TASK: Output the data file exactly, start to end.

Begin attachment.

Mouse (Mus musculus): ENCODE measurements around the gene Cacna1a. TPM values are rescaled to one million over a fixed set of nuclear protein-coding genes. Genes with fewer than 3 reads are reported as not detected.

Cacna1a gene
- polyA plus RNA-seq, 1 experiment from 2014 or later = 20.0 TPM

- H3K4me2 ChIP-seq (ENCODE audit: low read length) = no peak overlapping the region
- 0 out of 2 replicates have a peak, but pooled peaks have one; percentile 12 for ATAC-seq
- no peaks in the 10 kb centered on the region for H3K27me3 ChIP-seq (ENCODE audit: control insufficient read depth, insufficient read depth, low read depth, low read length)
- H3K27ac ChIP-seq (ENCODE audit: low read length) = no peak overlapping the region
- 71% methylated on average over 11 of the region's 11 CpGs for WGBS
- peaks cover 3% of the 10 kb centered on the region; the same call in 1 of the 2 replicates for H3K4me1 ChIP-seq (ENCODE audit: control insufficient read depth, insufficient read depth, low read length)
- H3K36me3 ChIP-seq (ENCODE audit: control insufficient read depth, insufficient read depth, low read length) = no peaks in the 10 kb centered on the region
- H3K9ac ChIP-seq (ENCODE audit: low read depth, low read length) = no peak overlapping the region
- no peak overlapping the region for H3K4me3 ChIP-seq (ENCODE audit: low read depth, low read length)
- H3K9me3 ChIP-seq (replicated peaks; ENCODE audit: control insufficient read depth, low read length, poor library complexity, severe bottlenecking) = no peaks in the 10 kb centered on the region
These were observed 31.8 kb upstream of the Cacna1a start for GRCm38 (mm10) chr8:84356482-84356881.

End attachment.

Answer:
Mouse (Mus musculus): ENCODE measurements around the gene Cacna1a. TPM values are rescaled to one million over a fixed set of nuclear protein-coding genes. Genes with fewer than 3 reads are reported as not detected.

Cacna1a gene
- polyA plus RNA-seq, 1 experiment from 2014 or later = 20.0 TPM

- H3K4me2 ChIP-seq (ENCODE audit: low read length) = no peak overlapping the region
- 0 out of 2 replicates have a peak, but pooled peaks have one; percentile 12 for ATAC-seq
- no peaks in the 10 kb centered on the region for H3K27me3 ChIP-seq (ENCODE audit: control insufficient read depth, insufficient read depth, low read depth, low read length)
- H3K27ac ChIP-seq (ENCODE audit: low read length) = no peak overlapping the region
- 71% methylated on average over 11 of the region's 11 CpGs for WGBS
- peaks cover 3% of the 10 kb centered on the region; the same call in 1 of the 2 replicates for H3K4me1 ChIP-seq (ENCODE audit: control insufficient read depth, insufficient read depth, low read length)
- H3K36me3 ChIP-seq (ENCODE audit: control insufficient read depth, insufficient read depth, low read length) = no peaks in the 10 kb centered on the region
- H3K9ac ChIP-seq (ENCODE audit: low read depth, low read length) = no peak overlapping the region
- no peak overlapping the region for H3K4me3 ChIP-seq (ENCODE audit: low read depth, low read length)
- H3K9me3 ChIP-seq (replicated peaks; ENCODE audit: control insufficient read depth, low read length, poor library complexity, severe bottlenecking) = no peaks in the 10 kb centered on the region
These were observed 31.8 kb upstream of the Cacna1a start for GRCm38 (mm10) chr8:84356482-84356881.